The country of Tanzania is an adventurer’s paradise. From safaris to mountain climbing and beyond, the great outdoors of Africa beckon. To those with a hardy spirit, this is the trip of a lifetime. Following are five things not to miss when visiting this country.
1. Mount Kilimanjaro
Often referred to as the roof of Africa, this mountain reaches an elevation of 19,340 feet and is the highest point on the continent. One of the coveted seven summits, it is arguably the easiest to climb. With no technical skills required, anyone with a good level of fitness and a strong will can stand on top the summit.
2. Serengeti National Park
Where would National Geographic or the wild kingdom be without the Serengeti? This national park more than any other is the signature of the continent and country. Although it reaches across national borders, Tanzania touts it as its most frequented tourist destination.
3. Lake Manyara National Park
This national park is often passed by in an effort to reach the Serengeti. For those who do stop, this smaller forested site brings the visitor up close and personal with all of the large mammals. In addition, the large lake is home to hundreds of thousands of birds, including the colorful pink flamingos that make their home here.
4. Ngorongoro Crater
This crater could easily be coined as The Land That Time Forgot. Only accessible by a steep drive down into the crater, the ancient volcanic cone forms a natural fence that keeps animals both in and out. Here, you can see a microcosm of Tanzania’s wildlife. This is a close as you will come to a zoo without dividing barriers. It is most often visited to get glimpse of the black rhinoceros, and all of the other big five must-see mammals make their home here, as well.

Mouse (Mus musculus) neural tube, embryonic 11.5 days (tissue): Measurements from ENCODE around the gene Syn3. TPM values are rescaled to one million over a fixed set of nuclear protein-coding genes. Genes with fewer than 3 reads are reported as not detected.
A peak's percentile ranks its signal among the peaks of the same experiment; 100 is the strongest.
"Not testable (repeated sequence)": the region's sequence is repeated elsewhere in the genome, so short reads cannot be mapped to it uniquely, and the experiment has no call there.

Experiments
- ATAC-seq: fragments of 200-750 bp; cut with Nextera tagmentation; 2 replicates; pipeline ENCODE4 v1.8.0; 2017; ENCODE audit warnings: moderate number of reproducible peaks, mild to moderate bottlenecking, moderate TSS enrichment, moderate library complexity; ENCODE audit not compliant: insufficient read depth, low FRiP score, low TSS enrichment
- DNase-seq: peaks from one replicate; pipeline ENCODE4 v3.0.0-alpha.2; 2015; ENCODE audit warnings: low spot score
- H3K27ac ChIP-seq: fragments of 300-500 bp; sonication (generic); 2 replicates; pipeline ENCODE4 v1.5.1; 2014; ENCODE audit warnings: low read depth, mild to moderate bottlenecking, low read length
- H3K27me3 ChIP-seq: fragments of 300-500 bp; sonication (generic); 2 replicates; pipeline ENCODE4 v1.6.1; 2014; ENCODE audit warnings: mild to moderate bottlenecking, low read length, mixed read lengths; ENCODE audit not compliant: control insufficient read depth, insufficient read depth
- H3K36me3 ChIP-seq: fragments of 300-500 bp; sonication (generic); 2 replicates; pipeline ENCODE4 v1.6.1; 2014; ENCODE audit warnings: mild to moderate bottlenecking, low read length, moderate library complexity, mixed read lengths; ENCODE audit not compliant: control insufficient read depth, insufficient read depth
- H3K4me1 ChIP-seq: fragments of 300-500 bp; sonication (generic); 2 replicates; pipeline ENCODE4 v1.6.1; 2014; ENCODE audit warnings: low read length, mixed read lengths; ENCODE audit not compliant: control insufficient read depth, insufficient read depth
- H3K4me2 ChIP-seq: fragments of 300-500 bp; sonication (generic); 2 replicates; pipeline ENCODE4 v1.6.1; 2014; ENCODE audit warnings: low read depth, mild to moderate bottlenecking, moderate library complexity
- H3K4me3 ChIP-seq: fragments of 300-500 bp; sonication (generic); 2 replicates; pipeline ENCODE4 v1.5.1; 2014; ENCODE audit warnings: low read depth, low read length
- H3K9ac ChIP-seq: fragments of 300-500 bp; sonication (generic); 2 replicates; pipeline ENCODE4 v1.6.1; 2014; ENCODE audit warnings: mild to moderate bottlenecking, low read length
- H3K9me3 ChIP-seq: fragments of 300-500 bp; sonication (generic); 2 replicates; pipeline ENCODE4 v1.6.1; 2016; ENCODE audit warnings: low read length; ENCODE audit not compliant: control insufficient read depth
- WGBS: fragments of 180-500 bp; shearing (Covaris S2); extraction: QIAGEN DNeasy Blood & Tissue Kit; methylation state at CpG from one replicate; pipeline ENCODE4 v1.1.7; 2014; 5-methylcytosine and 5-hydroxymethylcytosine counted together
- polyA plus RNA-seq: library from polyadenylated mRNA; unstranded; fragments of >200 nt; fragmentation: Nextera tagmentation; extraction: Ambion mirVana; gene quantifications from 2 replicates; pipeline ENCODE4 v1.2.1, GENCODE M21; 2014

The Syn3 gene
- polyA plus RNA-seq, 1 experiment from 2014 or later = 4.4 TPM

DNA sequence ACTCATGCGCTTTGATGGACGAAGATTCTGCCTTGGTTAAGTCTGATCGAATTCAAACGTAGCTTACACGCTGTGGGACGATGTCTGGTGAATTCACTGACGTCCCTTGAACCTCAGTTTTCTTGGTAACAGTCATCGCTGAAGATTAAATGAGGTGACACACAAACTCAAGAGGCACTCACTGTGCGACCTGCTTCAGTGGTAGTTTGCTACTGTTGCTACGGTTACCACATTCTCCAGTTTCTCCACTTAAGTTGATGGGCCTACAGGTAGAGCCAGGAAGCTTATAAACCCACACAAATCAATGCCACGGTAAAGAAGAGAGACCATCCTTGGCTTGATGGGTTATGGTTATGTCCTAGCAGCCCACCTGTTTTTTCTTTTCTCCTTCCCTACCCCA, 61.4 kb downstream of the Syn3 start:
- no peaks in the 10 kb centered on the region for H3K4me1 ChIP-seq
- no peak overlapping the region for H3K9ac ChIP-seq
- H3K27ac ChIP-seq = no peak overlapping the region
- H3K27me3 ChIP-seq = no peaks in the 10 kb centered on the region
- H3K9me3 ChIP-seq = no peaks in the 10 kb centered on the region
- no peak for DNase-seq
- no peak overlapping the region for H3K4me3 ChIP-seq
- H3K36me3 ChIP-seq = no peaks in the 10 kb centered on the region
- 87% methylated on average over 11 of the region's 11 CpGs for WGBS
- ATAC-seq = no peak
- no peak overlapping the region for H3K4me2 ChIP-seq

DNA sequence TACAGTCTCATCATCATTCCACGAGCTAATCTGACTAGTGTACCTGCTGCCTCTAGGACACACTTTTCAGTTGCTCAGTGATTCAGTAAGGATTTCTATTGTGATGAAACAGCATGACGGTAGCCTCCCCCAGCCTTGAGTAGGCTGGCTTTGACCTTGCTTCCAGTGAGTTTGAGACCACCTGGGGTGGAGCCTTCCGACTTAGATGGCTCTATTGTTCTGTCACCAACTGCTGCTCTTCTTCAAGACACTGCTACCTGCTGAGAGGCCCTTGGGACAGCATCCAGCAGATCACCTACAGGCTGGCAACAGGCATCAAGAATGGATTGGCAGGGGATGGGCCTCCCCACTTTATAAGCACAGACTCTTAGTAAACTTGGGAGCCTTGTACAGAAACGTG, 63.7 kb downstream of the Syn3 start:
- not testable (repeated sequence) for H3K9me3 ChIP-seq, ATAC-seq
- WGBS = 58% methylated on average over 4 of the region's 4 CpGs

5. Swahili People
Displayed on tourist brochures as often as the great sites of Africa, the people of the Swahili tribe have populated Tanzania and Central Africa for centuries. Today, these proud people most reflect the U.S.’s Native Americans prior to the gambling boom. Although many men and women have assimilated themselves into the country’s mainstream, many still make their living herding cattle and goats. Villages abound throughout Tanzania and are open to visit. Most give a history of the tribe and their customs.
To all who make the decision to visit Tanzania, I encourage you not to miss any of the above five. However, I would challenge you to explore this great country and develop a list of your own. Above all, bring a good camera and a sense of adventure!